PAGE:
How to avoid media coverage

(Canscene) —  Attention publicists!

These pointers come from a woman at one of Canada’s major television stations whose sad lot it is to deal with public relations people and others who want to get on the air.

•     Be sure to send your release on the same day as your event or better still, a few minutes before or — even better — after it;

•     If you’re new to this, here’s a handy hint: a release reporting what happened at your event, after it happened, will virtually guarantee that you and your organization will be ignored;

•     Make vague and ambiguous statements about the purpose of your event and be especially careful not to reveal its date, time and location;

•     Misspelling the name of the person to whom you are writing will work to your disfavour, as will being clueless about your target  audience;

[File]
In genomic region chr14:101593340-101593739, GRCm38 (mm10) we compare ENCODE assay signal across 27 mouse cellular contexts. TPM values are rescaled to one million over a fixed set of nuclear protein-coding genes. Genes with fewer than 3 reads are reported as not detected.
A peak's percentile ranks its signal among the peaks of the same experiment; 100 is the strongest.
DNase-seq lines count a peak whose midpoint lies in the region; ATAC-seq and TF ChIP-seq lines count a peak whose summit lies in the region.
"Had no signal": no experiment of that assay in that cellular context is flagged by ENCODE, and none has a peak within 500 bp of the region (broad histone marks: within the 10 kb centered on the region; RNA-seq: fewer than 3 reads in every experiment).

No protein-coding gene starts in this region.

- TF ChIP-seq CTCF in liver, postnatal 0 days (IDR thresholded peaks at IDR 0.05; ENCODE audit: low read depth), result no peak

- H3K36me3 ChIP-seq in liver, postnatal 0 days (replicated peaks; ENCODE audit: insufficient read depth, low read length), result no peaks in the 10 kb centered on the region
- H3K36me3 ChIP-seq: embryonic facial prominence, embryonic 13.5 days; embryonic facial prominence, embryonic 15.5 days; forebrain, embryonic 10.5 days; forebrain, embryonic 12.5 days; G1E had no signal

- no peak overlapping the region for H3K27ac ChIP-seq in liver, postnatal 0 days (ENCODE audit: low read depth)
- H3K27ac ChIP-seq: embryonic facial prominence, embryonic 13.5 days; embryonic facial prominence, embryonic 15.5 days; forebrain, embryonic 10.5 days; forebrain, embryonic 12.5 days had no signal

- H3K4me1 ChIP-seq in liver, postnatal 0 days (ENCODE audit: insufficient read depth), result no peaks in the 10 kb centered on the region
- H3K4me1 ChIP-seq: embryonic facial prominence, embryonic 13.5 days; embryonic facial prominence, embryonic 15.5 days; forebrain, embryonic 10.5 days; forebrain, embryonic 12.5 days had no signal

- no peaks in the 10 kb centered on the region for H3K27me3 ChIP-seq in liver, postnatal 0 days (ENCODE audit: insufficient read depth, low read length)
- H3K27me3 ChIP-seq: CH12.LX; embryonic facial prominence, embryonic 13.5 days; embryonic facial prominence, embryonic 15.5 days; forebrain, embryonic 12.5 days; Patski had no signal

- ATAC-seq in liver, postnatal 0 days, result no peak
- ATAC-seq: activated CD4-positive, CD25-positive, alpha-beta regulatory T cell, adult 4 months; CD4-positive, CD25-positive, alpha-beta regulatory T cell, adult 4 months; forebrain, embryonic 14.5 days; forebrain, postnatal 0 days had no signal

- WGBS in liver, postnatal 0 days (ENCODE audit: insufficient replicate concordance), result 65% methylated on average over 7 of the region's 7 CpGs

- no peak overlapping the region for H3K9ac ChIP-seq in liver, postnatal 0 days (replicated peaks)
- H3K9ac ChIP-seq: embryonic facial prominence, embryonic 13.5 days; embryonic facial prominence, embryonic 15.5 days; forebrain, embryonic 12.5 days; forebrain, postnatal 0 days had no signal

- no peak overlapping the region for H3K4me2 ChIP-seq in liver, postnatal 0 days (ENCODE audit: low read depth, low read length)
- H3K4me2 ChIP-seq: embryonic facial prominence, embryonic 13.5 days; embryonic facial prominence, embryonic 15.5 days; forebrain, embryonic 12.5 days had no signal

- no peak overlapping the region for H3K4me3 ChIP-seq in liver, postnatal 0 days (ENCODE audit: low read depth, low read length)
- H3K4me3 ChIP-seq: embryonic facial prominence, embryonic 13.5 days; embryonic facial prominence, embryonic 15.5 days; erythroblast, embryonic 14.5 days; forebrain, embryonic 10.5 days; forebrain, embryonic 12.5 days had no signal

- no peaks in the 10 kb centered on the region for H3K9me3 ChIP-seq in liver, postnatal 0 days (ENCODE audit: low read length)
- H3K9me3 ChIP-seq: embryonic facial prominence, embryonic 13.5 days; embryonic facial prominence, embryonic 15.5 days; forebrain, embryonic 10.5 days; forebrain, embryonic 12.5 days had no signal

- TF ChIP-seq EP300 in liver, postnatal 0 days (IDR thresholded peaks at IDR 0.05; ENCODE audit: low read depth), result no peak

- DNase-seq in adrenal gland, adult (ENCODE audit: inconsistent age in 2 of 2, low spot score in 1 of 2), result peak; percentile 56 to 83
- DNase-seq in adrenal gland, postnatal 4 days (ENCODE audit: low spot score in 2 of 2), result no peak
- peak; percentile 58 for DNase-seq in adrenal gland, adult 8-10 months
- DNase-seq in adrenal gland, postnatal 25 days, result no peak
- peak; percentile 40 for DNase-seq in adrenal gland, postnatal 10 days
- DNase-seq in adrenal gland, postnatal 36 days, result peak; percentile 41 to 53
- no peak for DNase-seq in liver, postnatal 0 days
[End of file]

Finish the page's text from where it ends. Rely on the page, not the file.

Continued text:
•     Issuing numerous confusing reminders about your event will also help to create a negative impression;

•     Confuse being newsworthy with blatantly commercial intent;

•     Don’t bother with correct spelling, grammar and punctuation;

•     Send huge memory -heavy graphic files so that what you have to say will freeze their computers and not only be deleted but also be flagged as spam for future e-mailings;

•     Create ongoing annoyance by releasing strictly internal information that will interest no one outside of your  circle;

•     Utilize the fact that competing media are already committed to participating in your project.

One Response to “How to avoid media coverage”

  1. Bill Says:

    Ben, this list is hilarious. What makes it so funny for me is that it obviously reflects mistakes that people make frequently.

    You’d think that common sense would steer folks (especially PR professionals) away from such bone-headed blunders, but no, apparently not.

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